Fiscal Cliff Fears Grow Closer to Home

ETFs and stocks drop for third straight day on fiscal cliff fears and poor Holiday retail sales.

U.S. ETFs and stocks fell Wednesday, the day after Christmas, in light Holiday trade as the fiscal cliff clock ticks and Christmas shopping looks weak.

The President is returning to Washington and negotiations with Congress over the fiscal cliff are expected to get underway again on Thursday with 5 days remaining to the fiscal cliff deadline of December 31st.

Major U.S. ETFs and stock indexes declined with the Dow Jones Industrial Average (NYSEARCA:DIA) sliding 0.19%, the S&P 500 (NYSEARCA:SPY) falling 0.48%, the Russell 2000 (NYSEARCA:IWM) slipping 0.69% and the Nasdaq 100 (NYSEARCA:QQQ) dropping 0.79%.

Investing Insights to Explore Now: ETF Trading Signals>>

The tech sector recently generated several “death cross” sell signals which deepened in today’s action, while other major indexes show declining momentum and relative strength on a technical basis.

Aside from the fiscal cliff dilemma, more interest is now being focused on the all important consumer and retail sales which apparently were lackluster over the Christmas holiday.  Holiday sales appear to have climbed 2% versus 6% last year and some reports show the lowest rate of gain in holiday sales since 2008.  Retail ETFs were hit hard by the news with SPDR S&P Retail Index ETF (NYSEARCA:XRT) dropping 1.74% on the day.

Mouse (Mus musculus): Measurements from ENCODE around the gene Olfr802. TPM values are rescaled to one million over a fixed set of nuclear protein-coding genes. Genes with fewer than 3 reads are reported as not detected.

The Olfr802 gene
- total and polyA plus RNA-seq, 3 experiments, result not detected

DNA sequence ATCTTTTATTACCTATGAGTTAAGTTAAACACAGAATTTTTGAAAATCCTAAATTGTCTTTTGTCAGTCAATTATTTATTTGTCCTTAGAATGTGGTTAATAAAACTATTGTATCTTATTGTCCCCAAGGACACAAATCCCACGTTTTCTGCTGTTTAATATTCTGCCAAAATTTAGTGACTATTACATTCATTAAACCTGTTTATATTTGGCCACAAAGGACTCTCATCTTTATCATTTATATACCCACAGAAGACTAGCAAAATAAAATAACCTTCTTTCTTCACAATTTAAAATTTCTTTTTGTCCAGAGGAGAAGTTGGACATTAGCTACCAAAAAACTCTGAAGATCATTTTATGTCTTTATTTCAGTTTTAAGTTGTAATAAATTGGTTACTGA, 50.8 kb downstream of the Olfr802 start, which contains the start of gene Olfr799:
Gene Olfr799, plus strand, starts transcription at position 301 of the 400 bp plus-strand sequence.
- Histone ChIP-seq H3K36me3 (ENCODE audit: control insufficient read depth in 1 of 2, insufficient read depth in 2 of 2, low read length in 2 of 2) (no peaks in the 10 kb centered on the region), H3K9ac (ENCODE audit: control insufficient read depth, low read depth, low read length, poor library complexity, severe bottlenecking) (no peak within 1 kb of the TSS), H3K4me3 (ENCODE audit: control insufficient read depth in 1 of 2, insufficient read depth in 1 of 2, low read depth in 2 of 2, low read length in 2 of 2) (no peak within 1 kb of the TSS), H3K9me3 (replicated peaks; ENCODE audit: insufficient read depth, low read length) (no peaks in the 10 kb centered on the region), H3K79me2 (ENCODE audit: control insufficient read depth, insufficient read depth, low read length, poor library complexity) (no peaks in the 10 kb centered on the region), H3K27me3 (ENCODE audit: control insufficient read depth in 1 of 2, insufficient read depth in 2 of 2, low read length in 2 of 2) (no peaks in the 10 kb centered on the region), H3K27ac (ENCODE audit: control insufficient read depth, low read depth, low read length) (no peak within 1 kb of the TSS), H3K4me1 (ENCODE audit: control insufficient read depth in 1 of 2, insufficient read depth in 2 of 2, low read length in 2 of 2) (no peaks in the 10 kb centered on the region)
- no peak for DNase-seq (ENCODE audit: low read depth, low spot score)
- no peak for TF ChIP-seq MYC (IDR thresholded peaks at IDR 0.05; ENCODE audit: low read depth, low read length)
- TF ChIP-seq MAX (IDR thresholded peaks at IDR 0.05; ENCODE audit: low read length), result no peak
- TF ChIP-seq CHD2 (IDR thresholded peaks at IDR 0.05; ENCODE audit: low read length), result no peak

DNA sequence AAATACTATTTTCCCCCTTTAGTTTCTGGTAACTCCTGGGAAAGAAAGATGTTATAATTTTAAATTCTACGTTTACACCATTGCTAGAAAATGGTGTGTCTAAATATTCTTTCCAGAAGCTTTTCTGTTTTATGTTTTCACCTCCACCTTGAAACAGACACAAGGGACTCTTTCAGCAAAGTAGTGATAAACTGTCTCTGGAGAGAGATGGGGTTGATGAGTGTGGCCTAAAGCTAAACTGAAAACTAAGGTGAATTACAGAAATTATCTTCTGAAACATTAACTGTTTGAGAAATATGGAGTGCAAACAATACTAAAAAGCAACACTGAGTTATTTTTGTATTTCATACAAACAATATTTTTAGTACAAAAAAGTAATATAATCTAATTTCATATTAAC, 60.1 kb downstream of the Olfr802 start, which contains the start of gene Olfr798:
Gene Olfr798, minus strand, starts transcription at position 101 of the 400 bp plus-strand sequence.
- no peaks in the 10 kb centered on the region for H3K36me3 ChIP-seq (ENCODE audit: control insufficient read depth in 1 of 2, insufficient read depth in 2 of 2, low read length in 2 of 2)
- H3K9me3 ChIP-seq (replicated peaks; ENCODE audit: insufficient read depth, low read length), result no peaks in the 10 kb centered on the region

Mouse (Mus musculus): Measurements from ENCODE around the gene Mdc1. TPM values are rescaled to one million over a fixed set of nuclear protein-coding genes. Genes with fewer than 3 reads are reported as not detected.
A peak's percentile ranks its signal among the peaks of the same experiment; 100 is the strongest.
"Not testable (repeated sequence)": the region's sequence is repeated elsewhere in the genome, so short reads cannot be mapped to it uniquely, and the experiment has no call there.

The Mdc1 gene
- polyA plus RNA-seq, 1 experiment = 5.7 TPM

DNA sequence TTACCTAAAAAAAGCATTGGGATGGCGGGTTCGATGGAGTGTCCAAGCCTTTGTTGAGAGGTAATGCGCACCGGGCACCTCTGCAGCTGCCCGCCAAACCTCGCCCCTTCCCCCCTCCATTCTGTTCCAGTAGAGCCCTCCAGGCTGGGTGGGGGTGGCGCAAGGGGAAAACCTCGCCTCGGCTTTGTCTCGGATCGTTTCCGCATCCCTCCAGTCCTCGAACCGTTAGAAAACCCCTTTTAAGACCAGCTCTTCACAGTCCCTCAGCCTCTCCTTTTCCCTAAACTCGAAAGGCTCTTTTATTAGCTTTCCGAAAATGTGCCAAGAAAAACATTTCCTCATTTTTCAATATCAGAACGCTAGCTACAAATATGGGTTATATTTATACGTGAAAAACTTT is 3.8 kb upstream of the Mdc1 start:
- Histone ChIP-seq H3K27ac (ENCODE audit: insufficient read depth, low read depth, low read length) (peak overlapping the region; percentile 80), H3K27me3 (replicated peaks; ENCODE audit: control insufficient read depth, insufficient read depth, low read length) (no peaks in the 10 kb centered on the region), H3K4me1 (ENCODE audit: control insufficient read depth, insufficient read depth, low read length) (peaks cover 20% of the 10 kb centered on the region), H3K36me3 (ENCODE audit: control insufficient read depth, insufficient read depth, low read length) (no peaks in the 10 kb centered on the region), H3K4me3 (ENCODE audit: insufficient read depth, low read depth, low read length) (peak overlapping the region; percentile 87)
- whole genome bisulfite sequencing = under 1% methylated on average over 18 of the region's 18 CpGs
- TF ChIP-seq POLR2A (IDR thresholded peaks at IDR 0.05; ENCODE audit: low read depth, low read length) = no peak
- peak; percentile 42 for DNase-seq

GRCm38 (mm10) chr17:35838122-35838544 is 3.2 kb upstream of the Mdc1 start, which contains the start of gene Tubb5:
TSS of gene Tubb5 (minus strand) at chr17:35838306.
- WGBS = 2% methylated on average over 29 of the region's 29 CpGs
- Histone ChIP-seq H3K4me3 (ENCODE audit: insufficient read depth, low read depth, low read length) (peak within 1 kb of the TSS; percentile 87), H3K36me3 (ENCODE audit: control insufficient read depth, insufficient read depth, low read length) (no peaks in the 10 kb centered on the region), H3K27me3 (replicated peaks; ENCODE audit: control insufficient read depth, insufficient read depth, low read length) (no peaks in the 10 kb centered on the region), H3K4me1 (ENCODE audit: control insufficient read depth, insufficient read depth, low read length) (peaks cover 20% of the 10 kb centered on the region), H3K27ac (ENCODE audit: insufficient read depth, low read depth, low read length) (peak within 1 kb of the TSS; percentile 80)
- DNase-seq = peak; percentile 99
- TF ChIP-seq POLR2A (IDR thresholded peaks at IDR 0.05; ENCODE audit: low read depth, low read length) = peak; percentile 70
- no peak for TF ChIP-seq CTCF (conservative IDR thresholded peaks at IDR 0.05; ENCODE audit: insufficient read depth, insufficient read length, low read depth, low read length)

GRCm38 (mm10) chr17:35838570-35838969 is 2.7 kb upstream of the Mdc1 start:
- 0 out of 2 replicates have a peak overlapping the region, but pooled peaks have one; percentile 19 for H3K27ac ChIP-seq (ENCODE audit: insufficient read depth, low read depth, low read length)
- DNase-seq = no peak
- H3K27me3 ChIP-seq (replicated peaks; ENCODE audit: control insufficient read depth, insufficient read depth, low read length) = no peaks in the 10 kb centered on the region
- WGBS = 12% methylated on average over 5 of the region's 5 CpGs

Oil (NYSEARCA:USO) gained 2.5% to $90.98/bbl and gold (NYSEARCA:GLD) gained 0.10% to $1660.70/oz.

To further complicate the fiscal cliff problems, U.S. Treasury Secretary Tim Geithner said that the U.S. will reach the Federal debt ceiling by the end of December and will introduce various accounting measures to delay a break above the mandated ceiling.  Known as “headroom,” Geithner didn’t say how long the additional $200 billion he was going to create would last, but most estimates are in the range of two months, delaying the debt ceiling breach until February.

Congress has to approve the debt ceiling limit and many observers expect the House to tie the fiscal cliff negotiations to the debt ceiling debate to increase Republican leverage in Congress against the White House.  The fiscal cliff was created when the last debt ceiling debate gridlocked in the summer of 2011 and triggered a stock market decline of more than 15%.

Investing Insights to Explore Now: ETF Trading Signals>>

Economic reports were light today with the Case-Shiller index declining 0.1% in October but still pointing towards a long term recovery.  Prices fell most in Chicago and New York while hard hit Las Vegas and Phoenix showed solid gains on a monthly and yearly basis, with prices in Phoenix up more than 20% over the last year.

Thursday brings reports on weekly jobless claims, consumer confidence and new home sales.

Bottom line:  Stocks continue declining as fiscal cliff fears grow.  Now Monday’s debt ceiling deadline adds to tensions as politicians continue wrangling over competing solutions for the fiscal cliff.  Expect major U.S. indexes and ETFs to react negatively if solutions to these twin problems aren’t found.

Investing Insights to Explore Now: ETF Trading Signals>>

John Nyaradi is the author of The ETF Investing Premium Newsletter.